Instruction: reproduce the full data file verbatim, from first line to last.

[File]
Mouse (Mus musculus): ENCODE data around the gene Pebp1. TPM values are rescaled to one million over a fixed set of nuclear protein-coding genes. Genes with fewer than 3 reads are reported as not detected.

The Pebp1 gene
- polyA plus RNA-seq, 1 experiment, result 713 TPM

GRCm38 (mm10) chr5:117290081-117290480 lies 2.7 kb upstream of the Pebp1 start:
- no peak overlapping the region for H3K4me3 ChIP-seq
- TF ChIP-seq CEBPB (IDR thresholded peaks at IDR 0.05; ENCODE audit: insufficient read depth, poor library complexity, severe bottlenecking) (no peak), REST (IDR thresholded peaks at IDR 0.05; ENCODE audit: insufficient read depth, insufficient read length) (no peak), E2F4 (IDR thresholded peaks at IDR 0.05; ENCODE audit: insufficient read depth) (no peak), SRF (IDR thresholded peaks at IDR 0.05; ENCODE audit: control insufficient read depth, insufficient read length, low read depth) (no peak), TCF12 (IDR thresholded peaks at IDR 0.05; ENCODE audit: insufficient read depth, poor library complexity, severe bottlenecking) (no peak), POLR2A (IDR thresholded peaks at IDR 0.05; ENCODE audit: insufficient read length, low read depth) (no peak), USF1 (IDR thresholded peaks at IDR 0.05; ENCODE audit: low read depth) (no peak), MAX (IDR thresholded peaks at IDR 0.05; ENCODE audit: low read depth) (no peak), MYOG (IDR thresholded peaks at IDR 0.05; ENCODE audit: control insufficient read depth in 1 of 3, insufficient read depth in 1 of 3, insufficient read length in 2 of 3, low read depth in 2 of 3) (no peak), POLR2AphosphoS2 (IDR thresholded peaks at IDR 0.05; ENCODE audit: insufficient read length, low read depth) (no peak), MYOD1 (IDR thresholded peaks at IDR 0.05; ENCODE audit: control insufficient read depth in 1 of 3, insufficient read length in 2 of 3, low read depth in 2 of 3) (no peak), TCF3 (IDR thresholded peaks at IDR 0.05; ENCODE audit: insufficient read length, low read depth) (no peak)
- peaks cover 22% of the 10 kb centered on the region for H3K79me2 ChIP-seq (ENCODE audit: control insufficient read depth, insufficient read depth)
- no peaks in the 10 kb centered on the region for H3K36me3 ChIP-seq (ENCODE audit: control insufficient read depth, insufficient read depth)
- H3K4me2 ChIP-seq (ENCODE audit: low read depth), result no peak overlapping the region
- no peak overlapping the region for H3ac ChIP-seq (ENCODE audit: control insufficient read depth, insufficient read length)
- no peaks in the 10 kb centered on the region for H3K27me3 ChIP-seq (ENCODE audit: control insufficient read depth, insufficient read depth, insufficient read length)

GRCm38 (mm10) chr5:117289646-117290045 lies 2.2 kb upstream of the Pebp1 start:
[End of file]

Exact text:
Mouse (Mus musculus): ENCODE data around the gene Pebp1. TPM values are rescaled to one million over a fixed set of nuclear protein-coding genes. Genes with fewer than 3 reads are reported as not detected.

The Pebp1 gene
- polyA plus RNA-seq, 1 experiment, result 713 TPM

GRCm38 (mm10) chr5:117290081-117290480 lies 2.7 kb upstream of the Pebp1 start:
- no peak overlapping the region for H3K4me3 ChIP-seq
- TF ChIP-seq CEBPB (IDR thresholded peaks at IDR 0.05; ENCODE audit: insufficient read depth, poor library complexity, severe bottlenecking) (no peak), REST (IDR thresholded peaks at IDR 0.05; ENCODE audit: insufficient read depth, insufficient read length) (no peak), E2F4 (IDR thresholded peaks at IDR 0.05; ENCODE audit: insufficient read depth) (no peak), SRF (IDR thresholded peaks at IDR 0.05; ENCODE audit: control insufficient read depth, insufficient read length, low read depth) (no peak), TCF12 (IDR thresholded peaks at IDR 0.05; ENCODE audit: insufficient read depth, poor library complexity, severe bottlenecking) (no peak), POLR2A (IDR thresholded peaks at IDR 0.05; ENCODE audit: insufficient read length, low read depth) (no peak), USF1 (IDR thresholded peaks at IDR 0.05; ENCODE audit: low read depth) (no peak), MAX (IDR thresholded peaks at IDR 0.05; ENCODE audit: low read depth) (no peak), MYOG (IDR thresholded peaks at IDR 0.05; ENCODE audit: control insufficient read depth in 1 of 3, insufficient read depth in 1 of 3, insufficient read length in 2 of 3, low read depth in 2 of 3) (no peak), POLR2AphosphoS2 (IDR thresholded peaks at IDR 0.05; ENCODE audit: insufficient read length, low read depth) (no peak), MYOD1 (IDR thresholded peaks at IDR 0.05; ENCODE audit: control insufficient read depth in 1 of 3, insufficient read length in 2 of 3, low read depth in 2 of 3) (no peak), TCF3 (IDR thresholded peaks at IDR 0.05; ENCODE audit: insufficient read length, low read depth) (no peak)
- peaks cover 22% of the 10 kb centered on the region for H3K79me2 ChIP-seq (ENCODE audit: control insufficient read depth, insufficient read depth)
- no peaks in the 10 kb centered on the region for H3K36me3 ChIP-seq (ENCODE audit: control insufficient read depth, insufficient read depth)
- H3K4me2 ChIP-seq (ENCODE audit: low read depth), result no peak overlapping the region
- no peak overlapping the region for H3ac ChIP-seq (ENCODE audit: control insufficient read depth, insufficient read length)
- no peaks in the 10 kb centered on the region for H3K27me3 ChIP-seq (ENCODE audit: control insufficient read depth, insufficient read depth, insufficient read length)

GRCm38 (mm10) chr5:117289646-117290045 lies 2.2 kb upstream of the Pebp1 start: